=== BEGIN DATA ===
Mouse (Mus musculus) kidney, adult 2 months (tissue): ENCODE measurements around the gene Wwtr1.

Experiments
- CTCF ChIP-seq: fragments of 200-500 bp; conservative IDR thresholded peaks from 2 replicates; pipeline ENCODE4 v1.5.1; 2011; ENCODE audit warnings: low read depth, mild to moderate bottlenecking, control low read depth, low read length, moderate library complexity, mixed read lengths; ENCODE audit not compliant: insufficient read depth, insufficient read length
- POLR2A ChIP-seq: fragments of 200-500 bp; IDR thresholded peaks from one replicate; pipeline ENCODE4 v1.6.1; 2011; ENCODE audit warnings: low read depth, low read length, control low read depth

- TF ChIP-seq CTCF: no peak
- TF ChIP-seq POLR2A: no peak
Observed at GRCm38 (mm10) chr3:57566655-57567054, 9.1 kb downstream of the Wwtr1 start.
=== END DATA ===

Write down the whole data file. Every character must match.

Mouse (Mus musculus) kidney, adult 2 months (tissue): ENCODE measurements around the gene Wwtr1.

Experiments
- CTCF ChIP-seq: fragments of 200-500 bp; conservative IDR thresholded peaks from 2 replicates; pipeline ENCODE4 v1.5.1; 2011; ENCODE audit warnings: low read depth, mild to moderate bottlenecking, control low read depth, low read length, moderate library complexity, mixed read lengths; ENCODE audit not compliant: insufficient read depth, insufficient read length
- POLR2A ChIP-seq: fragments of 200-500 bp; IDR thresholded peaks from one replicate; pipeline ENCODE4 v1.6.1; 2011; ENCODE audit warnings: low read depth, low read length, control low read depth

- TF ChIP-seq CTCF: no peak
- TF ChIP-seq POLR2A: no peak
Observed at GRCm38 (mm10) chr3:57566655-57567054, 9.1 kb downstream of the Wwtr1 start.